If that sounds cynical ... well, I suppose it is. But any cynicism over this particular measure doesn't mean I'm not interested in understanding your need and trying to help you get something that fulfils it. Can we talk about what you're after and why?

We can? Great!

I'll start. Some of the issues I have with the question as it stands are:

  • it seems to be perceived a measure of our testing
  • such a number would say nothing about the value of the testing done
  • the definition of a test case is moot
  • ... and, whatever they are, test cases are only a part of our testing
  • there's an implicit assumption that more automation is better
  • ... but automation comes with its own risks
  • ... and, whatever automation means, automated test cases are only a part of our test automation

If I look at how we test, and what we might call test cases, I can think of three ways I could answer your question right now:

  1. We don't have test cases in the sense I think the question intends. All of our ongoing testing is exploratory and, while we might document the results of the testing with automation, there is no sense in which a manual or scripted test case existed and was then automated. We score 0%.
  2. For the purposes of this exercise, I would be prepared to describe each assertion in our regression test suites a test case. As they would be our only test cases, all of them are automated. 100%!
  3. OK, we do have some items in a test case management system. These are historical release-time checks that (mostly) people outside the test team run through before we ship. I like to think of them more as checklists or jumping off points, but I'm realistic and know that some of my colleagues simply want to follow steps. Relative to the number of "automated test cases" there are few of them but if we include them in our calculation we'd bring the score down to, say, 99%.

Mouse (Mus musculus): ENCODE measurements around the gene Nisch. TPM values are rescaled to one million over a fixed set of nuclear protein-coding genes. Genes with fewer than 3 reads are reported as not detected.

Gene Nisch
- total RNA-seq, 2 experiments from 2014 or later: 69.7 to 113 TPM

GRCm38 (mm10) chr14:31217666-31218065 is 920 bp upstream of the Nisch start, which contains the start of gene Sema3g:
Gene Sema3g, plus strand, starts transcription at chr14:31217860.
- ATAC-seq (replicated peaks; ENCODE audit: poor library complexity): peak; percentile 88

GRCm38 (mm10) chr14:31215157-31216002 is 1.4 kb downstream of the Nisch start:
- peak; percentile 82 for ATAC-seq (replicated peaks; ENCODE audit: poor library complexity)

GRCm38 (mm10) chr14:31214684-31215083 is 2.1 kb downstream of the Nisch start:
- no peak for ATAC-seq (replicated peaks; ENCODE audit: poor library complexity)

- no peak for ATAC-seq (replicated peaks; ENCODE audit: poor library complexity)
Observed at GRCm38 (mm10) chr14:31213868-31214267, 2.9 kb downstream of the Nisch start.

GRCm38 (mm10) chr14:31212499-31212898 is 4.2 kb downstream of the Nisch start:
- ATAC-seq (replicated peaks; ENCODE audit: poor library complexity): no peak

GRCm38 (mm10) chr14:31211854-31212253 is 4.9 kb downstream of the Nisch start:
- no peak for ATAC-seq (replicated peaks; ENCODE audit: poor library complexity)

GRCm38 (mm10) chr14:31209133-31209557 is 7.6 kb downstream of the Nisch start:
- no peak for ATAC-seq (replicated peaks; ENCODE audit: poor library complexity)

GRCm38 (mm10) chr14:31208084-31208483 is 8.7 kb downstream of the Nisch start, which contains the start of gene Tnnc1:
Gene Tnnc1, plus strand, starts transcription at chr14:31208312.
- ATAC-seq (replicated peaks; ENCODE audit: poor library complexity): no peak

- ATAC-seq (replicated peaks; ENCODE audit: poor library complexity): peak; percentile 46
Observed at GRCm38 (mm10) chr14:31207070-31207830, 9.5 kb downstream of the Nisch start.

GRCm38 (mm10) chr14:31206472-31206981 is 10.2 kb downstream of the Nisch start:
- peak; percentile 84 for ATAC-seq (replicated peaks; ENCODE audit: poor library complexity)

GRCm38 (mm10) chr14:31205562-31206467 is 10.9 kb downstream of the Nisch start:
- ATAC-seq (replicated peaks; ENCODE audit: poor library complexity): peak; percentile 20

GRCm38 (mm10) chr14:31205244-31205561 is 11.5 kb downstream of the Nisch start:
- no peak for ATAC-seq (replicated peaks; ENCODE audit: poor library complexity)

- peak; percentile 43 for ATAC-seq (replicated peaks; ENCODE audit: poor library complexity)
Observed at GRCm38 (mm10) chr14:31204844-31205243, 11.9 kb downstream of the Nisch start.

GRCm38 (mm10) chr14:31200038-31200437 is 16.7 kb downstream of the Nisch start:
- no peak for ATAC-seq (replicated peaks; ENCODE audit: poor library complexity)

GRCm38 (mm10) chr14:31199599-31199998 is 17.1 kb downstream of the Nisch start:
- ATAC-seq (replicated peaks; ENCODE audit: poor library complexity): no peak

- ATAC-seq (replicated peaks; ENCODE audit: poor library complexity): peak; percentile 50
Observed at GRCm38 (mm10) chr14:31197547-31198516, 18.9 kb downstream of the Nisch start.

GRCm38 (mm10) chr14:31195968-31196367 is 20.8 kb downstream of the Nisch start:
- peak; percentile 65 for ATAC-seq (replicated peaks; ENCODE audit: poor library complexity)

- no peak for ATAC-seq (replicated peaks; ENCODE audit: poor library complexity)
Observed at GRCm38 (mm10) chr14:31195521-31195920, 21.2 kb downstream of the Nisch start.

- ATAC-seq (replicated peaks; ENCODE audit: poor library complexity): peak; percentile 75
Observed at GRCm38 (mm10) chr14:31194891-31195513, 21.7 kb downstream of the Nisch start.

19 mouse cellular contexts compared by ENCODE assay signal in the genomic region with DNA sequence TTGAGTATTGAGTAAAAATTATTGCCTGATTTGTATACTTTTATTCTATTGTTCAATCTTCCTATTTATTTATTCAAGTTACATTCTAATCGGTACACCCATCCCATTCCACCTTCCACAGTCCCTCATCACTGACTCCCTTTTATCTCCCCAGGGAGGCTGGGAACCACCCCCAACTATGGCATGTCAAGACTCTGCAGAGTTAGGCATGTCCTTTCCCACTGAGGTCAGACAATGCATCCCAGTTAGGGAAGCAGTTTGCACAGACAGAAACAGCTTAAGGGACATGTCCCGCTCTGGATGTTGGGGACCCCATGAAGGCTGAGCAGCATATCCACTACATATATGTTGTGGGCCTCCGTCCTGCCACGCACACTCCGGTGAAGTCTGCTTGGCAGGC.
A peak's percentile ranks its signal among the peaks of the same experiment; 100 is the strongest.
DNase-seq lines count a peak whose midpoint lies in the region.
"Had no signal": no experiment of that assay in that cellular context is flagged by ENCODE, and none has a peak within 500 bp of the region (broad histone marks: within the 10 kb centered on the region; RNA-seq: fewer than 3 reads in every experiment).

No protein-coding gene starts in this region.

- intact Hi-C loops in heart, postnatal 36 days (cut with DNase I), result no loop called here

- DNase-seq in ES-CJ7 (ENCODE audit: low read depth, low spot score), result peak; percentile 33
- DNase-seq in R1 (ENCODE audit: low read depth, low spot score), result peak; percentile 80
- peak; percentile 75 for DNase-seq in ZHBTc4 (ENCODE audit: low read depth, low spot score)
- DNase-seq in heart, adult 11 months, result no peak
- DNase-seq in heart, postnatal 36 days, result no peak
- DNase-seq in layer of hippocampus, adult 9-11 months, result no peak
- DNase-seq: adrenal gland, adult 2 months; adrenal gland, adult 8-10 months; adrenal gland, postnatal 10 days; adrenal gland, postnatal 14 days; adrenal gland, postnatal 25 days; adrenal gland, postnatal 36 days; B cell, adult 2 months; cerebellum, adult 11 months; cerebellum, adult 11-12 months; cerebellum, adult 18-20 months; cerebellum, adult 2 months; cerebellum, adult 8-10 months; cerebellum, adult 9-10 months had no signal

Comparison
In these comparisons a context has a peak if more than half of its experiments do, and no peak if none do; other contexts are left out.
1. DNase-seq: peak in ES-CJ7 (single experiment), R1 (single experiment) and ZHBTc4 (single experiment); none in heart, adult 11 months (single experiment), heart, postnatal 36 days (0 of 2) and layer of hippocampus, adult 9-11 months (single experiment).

Those answers don't seem very satisfactory to either of us do they? 

To me, at very best, this kind of metric covers a small slice of what we do and the assumptions underlying it are very questionable. To you, the metric matters less than some plausible number representing how well the testing is going to include in that monster Powerpoint deck.

I have some thoughts on that too:

  • testing, for me, is knowledge work and so notoriously hard to measure in simple numbers
  • testing does not exist in isolation from other product development activities
  • good testing can be done without the creation of artefacts such as test cases
  • metrics imposed without conversation and justification are likely to be viewed with suspicion
  • metrics are likely to be gamed when (perceived to be) used as a target, or to judge
  • starting with a list of artifacts (test cases, bug tickets, etc) is cart-before-horse
  • ... it's much better to ask first what you want to measure and why

So, for example, is the desire to measure customer satisfaction with the product? Is it to measure the testing contribution to that? Is it to see where time is being spent on certain kinds of activities that the business wants to stop? Is it to look for bottlenecks? Or something else?